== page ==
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Some of you might recall my tuning issues with 68 KAT's 390. The previous owner did a 1/2 arsed job of deciding what to build and I am still trying to clean up the results.

I know the engine has forged 10:1 pistons, an Edelbrock Performer RPM manifold and a Demon (for now) 750 carb. The heads were port matched and the combustion area cleaned up.

What I am trying to determine (without removing it) is what the cam specs are. The PO and the speed shop that did the work cannot remember anything about it other than it was an 'RV' cam.

Does anyone have any experience with an 'RV' cam on an FE? Is there any way to check it out? I am trying to decide which way to go with it...smaller more easily tuned carb - or aluminum heads, bigger cam and MORE hosepower...

Thanks

Ken
 

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You can use a dial indicator with a 0 to 1.0" sweep and either measure the pushrod travel @ the lifter or the valve. to find actual lift of cam when measured @ the valve you must divide your results by the ratio of rocker arms. on an "FE" it's 1.73 for non-adjustable and 1.76 for adjustable. the only real way is to degree the cam if you do it in the car it's tough because you gotta go through the spark plug hole for your piston stop. but if you take measurments @ 90,180,270, etc you may be able to find some of the data that matches your measurements on a cam grinders web site and narrow it down. or pull the cam and check the numbers and letters stamped on the back and match em up.
 

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RV cams were a popular item in the late 1970's and thru the 1980's. Typical of the genre are Crane's "Blazer" series. You can get a good idea of the specs at (www.cranecams.com).

Any cam that is not stock should be matched to suitable valve springs and the installed centerline checked. 30 year old valve springs are junk even with a stock camshaft for that matter. So many low budget rebuilders reinstall the original valve springs and don't even check seat pressure or installed height.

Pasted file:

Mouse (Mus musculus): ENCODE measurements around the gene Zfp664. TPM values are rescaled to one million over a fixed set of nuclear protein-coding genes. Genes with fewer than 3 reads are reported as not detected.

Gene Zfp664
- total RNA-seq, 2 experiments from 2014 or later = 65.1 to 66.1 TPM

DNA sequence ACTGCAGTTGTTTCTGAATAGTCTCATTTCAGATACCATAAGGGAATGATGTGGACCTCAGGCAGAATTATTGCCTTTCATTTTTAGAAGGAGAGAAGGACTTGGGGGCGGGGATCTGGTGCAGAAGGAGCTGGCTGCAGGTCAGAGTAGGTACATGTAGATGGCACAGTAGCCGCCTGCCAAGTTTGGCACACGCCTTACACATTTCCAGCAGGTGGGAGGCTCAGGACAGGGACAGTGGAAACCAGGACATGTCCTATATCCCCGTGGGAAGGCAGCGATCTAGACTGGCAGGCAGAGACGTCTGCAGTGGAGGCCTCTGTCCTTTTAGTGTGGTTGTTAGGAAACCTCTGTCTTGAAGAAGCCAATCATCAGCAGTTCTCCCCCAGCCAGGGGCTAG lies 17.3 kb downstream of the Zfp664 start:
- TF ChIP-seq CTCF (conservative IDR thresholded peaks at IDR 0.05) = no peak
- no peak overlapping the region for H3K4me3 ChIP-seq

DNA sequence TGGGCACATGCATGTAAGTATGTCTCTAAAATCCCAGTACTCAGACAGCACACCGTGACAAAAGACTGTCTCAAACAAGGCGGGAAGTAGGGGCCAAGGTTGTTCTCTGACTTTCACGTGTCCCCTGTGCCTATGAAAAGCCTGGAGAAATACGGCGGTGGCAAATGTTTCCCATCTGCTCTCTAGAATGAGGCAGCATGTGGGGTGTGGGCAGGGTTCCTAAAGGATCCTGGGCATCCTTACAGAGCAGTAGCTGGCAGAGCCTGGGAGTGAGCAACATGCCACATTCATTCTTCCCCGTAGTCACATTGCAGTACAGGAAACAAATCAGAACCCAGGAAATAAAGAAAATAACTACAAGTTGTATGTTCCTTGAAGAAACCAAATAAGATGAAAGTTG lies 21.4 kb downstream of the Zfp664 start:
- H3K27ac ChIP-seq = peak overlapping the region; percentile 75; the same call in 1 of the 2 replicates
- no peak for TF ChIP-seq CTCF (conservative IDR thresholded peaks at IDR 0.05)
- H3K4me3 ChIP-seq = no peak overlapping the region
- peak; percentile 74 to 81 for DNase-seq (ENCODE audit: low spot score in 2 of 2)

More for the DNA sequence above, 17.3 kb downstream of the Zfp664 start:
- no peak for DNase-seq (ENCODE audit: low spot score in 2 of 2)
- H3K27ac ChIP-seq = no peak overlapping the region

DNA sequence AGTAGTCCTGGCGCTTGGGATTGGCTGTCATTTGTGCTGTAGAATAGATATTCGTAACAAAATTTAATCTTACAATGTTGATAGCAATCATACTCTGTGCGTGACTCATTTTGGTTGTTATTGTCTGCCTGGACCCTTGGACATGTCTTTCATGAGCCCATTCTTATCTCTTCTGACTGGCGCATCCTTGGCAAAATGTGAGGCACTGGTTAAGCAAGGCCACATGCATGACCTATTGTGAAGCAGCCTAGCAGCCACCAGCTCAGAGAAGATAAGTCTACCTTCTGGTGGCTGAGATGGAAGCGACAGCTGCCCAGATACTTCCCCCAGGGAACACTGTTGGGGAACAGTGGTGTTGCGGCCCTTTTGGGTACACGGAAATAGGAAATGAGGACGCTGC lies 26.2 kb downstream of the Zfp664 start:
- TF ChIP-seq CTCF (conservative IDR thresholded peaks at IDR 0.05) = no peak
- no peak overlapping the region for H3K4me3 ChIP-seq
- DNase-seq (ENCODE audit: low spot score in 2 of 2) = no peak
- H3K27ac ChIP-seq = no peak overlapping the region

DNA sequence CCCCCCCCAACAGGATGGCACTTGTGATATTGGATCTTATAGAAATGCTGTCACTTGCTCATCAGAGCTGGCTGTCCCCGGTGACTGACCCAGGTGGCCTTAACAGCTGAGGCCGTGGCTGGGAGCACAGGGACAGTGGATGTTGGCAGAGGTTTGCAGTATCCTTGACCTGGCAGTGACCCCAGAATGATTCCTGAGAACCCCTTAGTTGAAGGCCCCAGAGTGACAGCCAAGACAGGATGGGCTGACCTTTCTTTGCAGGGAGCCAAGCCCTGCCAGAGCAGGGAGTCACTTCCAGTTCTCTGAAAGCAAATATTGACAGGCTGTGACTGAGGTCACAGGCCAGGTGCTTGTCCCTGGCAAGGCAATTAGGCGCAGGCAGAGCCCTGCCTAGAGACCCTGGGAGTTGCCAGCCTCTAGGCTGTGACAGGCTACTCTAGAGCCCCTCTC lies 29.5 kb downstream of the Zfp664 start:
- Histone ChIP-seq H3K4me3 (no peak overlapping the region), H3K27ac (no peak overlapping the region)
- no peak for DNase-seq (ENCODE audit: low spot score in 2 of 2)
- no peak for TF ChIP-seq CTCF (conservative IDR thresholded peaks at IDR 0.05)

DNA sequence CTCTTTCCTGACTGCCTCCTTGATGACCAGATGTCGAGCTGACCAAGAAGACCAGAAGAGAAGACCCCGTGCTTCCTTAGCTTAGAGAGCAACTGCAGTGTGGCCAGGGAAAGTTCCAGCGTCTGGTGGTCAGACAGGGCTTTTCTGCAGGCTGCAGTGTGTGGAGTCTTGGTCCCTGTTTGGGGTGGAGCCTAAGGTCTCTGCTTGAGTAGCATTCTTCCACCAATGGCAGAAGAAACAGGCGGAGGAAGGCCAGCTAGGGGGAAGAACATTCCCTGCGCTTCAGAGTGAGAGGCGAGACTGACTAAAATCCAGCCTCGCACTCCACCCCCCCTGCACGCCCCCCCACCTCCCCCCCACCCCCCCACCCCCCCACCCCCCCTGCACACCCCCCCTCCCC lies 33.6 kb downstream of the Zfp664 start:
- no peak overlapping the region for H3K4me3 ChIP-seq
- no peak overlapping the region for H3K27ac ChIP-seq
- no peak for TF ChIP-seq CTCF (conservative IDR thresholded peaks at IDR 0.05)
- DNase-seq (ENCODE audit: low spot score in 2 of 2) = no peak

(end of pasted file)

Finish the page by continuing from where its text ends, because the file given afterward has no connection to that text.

A 390 Cougar had non - adjustable rocker arms originally so to install a different cam something had to be done about that problem. What was done?
 

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Crane Blazer RV

The Crane Blazer RV is known these days as H-248-2 in the "Powermax" series.
 

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RV Cams

They're called RV cams because RVs (and others of their ilk like tow rigs or other heavy cars) are generally run in the low rpm ranges. They want lots of low end torque to move those heavy rigs. Most of these cams have power ranges of off-idle to 4000rpm at best. Nothing wrong with lots of low end grunt. Cams with 'RV' specs are moderate lift, short duration with minimal overlap.

The cam I'm running in BetaCat is the old Crane Econopower 260. That is just a tad hotter than the 248 Econopower. (The duration of this cam is 260, hence the name). The only reason that I put this particular cam grind in BetaCat was that the original 351'CJ' cam was on its way out, and they weren't available anymore. Now Crane (and maybe others) are making these musclecar-spec cams again. Anyways, the 260 Econopower was very close to the stock CJ cam specs in the lift category, and I don't know about the duration. Ford keeps pretty mum on that aspect. I must have picked a good combination because BetaCat (being almost stock) would run just as fast as AlphaCat that had all the usual performance goodies like headers, Torker intake, 780cfm Holley carb, Crane Fireball cam..... Go figure. AlphaCat was still a low compression engine at the time. Not the best matched combination there.

You have to consider the entire package!
 
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